iiNet is resisting handing over the details, arguing the studio is likely to send “nasty letters” to their customers demanding large sums of money as it has done in the US.

I’m done, Mr Abbott

In the context of defence contracts, Australian Prime Minister Tony Abbott made the following regrettable comment.

In a rowdy Question Time, Mr Abbott went on the attack.

“Under members opposite Defence jobs in this country declined by 10 per cent,” he said.

“There was a holocaust of jobs in Defence industries under members opposite.”

Let that sink in for a moment. This was from the same gentleman who said the carbon price (I’m sorry, the carbon “tax”) would affect women doing the ironing, that “shit happens” when people die in war, and who feels “threatened” by homosexuals. These gaffs have made international headlines, and even reached America’s satire news.

We’re all familiar with political PR spin and filters. Off the cuff remarks like this give us a more realistic view into the person underneath.

To be fair, he later apologised. But it speaks to his state of mind that he would even go to that word in the first place. It’s scary.

Yesterday, Mr Abbott mocked suggestions an open tender should be held, saying that could result in “Kim Jong-il-class submarines” or “Vladimir Putin submarines”.

Regardless, I’m done. In words he would relate to, this Prime Minister and his cabinet are beyond salvation, and I will not waste any more of yours or my time discussing them.

Vegemite pizza

Pizza Hut Mitey Stuffed Crust Vegemite pizza

Pizza Hut promoted this like crazy for Australia Day.

I grew up in Singapore, but like any respectable Australian, I love Vegemite. For the sake of my health, perhaps it was for the best I missed this.

Back to Work on beating yourself up

Merlin Mann made this great observation on the most recent episode. I could certainty stand to get better at this; most of us could.

If it makes you feel better to beat up yourself, and you become more productive because of that, enjoy the five or six years you have left to live.

But otherwise, knock it off. I have to remind myself five times a day; the time I spend feeling bad about what I’m not doing is not being used to create anything. It’s being destructive not creative.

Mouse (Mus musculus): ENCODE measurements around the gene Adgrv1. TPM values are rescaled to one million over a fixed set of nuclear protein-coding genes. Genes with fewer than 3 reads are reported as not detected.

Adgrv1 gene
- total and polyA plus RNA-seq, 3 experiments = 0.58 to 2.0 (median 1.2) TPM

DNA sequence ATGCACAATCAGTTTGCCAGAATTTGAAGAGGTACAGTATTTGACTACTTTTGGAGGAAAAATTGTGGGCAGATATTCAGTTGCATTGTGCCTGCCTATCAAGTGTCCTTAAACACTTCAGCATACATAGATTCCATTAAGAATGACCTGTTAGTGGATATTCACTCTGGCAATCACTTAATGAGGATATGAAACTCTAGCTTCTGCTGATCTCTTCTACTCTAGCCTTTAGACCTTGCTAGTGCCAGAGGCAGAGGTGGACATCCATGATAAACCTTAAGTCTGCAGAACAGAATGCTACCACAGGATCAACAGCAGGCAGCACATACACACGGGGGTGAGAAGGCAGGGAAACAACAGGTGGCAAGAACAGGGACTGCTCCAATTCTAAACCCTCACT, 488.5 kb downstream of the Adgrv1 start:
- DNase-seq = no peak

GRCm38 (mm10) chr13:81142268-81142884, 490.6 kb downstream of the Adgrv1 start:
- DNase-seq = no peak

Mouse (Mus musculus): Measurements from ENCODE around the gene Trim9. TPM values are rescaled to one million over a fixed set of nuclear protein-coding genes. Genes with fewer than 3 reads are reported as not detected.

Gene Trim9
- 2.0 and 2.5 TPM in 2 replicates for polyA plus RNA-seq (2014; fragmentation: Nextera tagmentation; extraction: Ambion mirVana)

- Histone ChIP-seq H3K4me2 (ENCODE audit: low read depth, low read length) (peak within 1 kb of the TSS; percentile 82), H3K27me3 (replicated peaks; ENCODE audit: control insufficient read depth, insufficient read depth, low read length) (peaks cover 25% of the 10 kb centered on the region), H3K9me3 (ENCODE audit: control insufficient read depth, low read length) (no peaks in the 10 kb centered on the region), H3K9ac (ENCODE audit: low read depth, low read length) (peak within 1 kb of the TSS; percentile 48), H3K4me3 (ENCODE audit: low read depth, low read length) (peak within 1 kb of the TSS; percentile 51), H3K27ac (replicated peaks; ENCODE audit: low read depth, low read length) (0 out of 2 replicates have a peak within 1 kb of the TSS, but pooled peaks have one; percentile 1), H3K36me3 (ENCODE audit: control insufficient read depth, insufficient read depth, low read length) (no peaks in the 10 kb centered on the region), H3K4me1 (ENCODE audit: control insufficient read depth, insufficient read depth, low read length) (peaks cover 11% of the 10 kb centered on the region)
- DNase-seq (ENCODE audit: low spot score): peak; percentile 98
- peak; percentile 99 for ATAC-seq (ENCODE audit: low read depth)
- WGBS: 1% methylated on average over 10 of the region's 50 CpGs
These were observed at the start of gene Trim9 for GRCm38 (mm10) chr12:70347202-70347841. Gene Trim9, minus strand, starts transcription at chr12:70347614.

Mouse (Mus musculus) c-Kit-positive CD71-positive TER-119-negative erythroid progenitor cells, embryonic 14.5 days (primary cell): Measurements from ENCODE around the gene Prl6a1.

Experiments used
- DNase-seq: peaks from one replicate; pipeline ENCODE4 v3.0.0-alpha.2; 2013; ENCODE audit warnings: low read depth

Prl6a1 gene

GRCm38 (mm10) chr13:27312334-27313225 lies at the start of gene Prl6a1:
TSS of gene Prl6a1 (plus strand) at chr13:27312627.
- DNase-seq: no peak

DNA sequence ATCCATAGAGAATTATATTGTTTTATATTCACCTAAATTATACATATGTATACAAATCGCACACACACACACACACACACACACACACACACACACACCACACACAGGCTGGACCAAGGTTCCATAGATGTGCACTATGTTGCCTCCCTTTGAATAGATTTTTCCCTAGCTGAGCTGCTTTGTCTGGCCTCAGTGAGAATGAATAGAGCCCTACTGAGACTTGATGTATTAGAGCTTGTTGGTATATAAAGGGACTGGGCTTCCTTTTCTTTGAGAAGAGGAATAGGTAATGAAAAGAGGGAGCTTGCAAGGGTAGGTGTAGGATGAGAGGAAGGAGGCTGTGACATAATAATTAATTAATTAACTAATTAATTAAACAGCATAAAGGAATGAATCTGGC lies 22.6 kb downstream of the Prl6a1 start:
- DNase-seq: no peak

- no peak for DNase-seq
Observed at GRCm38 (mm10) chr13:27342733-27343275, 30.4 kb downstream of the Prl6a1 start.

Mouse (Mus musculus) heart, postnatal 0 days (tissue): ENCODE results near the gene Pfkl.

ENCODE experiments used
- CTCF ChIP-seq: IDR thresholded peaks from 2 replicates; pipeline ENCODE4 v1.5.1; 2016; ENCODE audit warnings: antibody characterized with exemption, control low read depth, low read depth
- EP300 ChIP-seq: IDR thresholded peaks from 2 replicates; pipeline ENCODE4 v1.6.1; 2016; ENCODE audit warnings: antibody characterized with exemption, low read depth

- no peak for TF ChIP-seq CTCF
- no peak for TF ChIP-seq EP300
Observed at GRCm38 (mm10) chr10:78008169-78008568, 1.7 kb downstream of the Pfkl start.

Build and use xva-img to extract raw images

Prior to version 6.0, one of the export options for XenServer was the XVA format. It’s essentially a tar archive with disks stored as 1MiB stripes.

Among others, the xva-img tool by eriklax can be used to convert images from XVA to raw. It’s not in any major package manager, so we need to build it.


$ svn checkout
$ cmake .
# make install clean

Which returned this:

fatal error: openssl/sha.h: No such file or directory
 #include <openssl/sha.h>

Well then, I don’t have the OpenSSL developer libraries. I had to look this up for Debian/Ubuntu, but it’s:

# apt-get install libssl-dev

Now you should be able to build and install as normal. If you’re interested, I’ve thrown together a quick gist.


Xen xva files are tar files, with the original images spliced into 1MiB files. So the first step is to extract it:

# tar -xf [image].xva

You’ll see a series of referenced image folders, such as “Ref:2154″. So to use the tool to convert to a raw image:

root@apt-yum:~# xva-img -p disk-export Ref\:2154/ disk.raw

I got the following error:

Exporting: |=====================                                        \ ERROR
xva-img: cannot add empty chunk to disk.raw

Because xva image is sparse, converting to raw expands it to the full size. I accounted for double the size of the original image, but I really needed space for the entire uncompressed image.